If that doesn’t sum up the challenges that women in politics face, I don’t know what does! Research has shown that women are regularly judged on their looks and on how “feminine” they appear to be—not too much and not too little. And if 2016 taught us anything, it’s that there are significant double standards for women running for office.
Jo actually started writing Charlotte before the 2016 election. She initially wrote the character of the incumbent Senator who Charlotte is challenging in the 2018 election in a satirical way. Senator Slaughter exemplifies a typical US Senator as an older white man who has long been part of the Good Old Boys’ network. But as 2017 turned into 2018, life began to imitate art and the character went from comically sexist in a “this can’t possibly be real” way to a far-from-satire depiction of the old-school politicians who represent us right now in both chambers of congress. I was struck by how true to life the character was in one scene when his campaign talked about Charlotte daring to wear flats instead of high heels to her campaign kick-off event:
[The] campaign manager derided Walsh for wearing “her bedroom slippers to speak to Pennsylvania voters. It was a real sign of disrespect. . . . Dress like a grown-up if you want to be taken seriously.”
Jo finished writing before the #MeToo movement took hold, but she noted that trying to write to keep pace with a news cycle in which every day overt and covert sexism in politics is highlighted was difficult. She also told me that some of the situations that Charlotte had to deal with as a female candidate are based on real events that she learned throughout in her research. She talked about how she couldn’t have written anything more scandalous than what is happening in real life.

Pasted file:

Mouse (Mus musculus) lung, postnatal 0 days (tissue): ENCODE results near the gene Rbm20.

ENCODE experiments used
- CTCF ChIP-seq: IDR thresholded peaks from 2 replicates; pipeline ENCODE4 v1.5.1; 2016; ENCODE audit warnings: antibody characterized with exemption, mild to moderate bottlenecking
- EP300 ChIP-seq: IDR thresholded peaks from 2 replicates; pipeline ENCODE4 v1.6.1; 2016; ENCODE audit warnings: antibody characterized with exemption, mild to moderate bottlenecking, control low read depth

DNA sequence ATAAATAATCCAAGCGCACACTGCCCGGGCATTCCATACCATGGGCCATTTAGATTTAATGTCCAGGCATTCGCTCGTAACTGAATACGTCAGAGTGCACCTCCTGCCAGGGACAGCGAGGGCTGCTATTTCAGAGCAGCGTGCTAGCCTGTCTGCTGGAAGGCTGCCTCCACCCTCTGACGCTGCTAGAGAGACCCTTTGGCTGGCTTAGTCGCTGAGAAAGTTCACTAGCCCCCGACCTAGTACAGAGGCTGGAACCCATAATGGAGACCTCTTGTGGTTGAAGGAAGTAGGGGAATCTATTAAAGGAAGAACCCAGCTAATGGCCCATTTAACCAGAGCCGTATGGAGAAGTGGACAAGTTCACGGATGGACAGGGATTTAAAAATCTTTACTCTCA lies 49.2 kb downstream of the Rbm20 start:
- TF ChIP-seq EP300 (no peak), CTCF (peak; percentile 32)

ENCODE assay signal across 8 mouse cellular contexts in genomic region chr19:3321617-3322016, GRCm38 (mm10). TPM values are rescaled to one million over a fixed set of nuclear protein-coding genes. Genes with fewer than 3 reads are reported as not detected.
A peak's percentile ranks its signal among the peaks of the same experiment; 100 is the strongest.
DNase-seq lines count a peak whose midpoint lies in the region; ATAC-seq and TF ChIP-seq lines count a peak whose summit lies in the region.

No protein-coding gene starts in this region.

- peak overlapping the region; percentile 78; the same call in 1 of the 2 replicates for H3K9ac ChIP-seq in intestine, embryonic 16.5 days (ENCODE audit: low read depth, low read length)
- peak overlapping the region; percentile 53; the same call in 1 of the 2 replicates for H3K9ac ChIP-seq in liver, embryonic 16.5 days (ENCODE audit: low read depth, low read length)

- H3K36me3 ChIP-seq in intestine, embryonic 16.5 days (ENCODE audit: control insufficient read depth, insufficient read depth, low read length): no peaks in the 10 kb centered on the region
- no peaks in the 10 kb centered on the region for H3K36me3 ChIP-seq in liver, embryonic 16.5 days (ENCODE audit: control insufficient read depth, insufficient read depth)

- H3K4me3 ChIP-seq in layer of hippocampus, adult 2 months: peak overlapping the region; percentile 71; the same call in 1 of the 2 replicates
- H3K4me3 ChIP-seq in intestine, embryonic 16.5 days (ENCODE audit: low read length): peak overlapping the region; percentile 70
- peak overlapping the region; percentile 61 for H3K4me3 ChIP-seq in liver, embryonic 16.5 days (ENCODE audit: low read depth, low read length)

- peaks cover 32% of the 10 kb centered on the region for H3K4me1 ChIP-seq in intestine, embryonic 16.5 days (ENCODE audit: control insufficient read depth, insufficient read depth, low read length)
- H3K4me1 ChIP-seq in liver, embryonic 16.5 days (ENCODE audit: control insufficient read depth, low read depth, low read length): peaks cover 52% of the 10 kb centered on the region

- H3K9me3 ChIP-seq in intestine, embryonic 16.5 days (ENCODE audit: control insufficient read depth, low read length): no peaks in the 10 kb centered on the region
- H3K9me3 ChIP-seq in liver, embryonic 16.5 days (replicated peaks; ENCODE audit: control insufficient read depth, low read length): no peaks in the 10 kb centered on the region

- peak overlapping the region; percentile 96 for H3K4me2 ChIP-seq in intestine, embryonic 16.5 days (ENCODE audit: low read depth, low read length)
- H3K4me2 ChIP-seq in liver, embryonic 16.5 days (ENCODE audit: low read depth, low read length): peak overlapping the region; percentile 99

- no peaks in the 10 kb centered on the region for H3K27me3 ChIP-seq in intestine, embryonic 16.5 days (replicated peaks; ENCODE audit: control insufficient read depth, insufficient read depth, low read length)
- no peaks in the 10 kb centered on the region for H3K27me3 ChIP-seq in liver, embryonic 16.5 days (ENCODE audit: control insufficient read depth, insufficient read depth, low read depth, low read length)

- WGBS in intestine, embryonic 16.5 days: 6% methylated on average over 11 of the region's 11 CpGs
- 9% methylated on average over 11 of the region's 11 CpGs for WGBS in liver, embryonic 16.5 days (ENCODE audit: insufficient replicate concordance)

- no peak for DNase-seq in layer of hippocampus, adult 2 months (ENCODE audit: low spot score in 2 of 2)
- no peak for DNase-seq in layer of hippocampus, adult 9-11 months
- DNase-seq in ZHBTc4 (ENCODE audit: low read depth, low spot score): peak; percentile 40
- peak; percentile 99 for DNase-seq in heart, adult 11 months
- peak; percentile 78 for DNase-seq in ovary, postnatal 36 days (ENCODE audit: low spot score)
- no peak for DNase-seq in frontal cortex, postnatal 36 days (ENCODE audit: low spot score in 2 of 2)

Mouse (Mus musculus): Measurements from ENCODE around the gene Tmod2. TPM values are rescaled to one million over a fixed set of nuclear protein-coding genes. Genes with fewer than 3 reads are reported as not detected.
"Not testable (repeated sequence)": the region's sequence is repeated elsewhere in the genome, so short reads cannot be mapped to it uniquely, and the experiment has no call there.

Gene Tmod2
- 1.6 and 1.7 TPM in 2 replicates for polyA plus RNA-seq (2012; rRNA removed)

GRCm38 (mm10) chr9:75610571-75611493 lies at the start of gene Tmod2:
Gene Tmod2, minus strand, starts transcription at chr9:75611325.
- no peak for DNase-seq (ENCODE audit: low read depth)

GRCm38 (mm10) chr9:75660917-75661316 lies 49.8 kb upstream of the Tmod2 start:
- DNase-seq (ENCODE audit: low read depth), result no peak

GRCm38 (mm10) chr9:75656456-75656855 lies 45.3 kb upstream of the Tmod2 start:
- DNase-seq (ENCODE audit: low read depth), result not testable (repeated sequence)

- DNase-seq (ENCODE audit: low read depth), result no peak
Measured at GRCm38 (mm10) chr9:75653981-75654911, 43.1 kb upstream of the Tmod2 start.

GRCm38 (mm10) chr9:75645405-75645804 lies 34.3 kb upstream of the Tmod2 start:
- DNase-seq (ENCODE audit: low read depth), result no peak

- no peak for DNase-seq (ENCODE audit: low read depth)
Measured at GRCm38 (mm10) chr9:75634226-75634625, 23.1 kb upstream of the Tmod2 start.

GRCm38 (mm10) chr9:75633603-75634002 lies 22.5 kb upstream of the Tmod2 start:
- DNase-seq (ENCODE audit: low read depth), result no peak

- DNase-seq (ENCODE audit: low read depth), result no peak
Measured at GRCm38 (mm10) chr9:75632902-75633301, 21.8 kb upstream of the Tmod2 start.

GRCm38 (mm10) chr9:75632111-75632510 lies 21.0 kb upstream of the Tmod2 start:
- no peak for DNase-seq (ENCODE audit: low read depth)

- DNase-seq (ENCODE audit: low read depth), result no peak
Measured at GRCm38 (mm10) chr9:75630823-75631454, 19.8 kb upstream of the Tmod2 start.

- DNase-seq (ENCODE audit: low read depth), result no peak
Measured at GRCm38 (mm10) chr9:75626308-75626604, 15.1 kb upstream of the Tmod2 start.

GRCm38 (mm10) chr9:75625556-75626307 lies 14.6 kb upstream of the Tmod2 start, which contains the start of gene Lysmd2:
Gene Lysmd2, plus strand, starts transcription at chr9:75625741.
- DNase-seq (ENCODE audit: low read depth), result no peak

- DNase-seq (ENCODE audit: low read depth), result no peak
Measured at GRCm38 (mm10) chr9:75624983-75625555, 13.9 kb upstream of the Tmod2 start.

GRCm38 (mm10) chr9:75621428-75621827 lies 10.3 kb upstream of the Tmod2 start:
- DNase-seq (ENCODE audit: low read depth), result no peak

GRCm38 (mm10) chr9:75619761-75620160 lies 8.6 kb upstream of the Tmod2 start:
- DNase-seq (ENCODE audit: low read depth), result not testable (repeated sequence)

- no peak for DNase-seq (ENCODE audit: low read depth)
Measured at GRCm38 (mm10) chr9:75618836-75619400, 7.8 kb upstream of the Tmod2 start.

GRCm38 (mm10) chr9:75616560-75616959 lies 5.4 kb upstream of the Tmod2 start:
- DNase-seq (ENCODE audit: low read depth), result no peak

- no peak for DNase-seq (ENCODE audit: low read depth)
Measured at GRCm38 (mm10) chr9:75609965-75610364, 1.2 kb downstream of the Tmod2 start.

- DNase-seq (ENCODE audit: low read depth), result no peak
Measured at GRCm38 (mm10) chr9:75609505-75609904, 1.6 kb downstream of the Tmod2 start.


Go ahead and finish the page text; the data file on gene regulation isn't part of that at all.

She also talked about how important it was that Charlotte the candidate was a mother. We talked about how so any depictions of women as candidates and women in office in the media are fake. Few outlets cover the impact of women running for office on family, children, and career. Jo wanted her audience to think about what it really takes for a wife, a mother, a professional to run for office. What she was striving for, in a word, was empathy, which is a major missing piece for many when thinking about women in politics.
Jo pointed out that one way to break through some of these misogynistic cultures is by using pop culture. She noted that fiction has an important place to provide commentary on life, and that television, movies, and books have portrayed women in politics in a very one-dimensional way. She is trying to turn Charlotte into a television show in an effort to normalize and humanize women, especially moms, in politics. She wants to show how female politicians have family and friends and are multidimensional and, importantly, flawed just like everyone else. An opportunity to see strong moms as political candidates and political leaders would be welcome in an era in which we are reminded of our country’s inherent misogyny, sexism, racism, and xenophobia every day from the White House directly.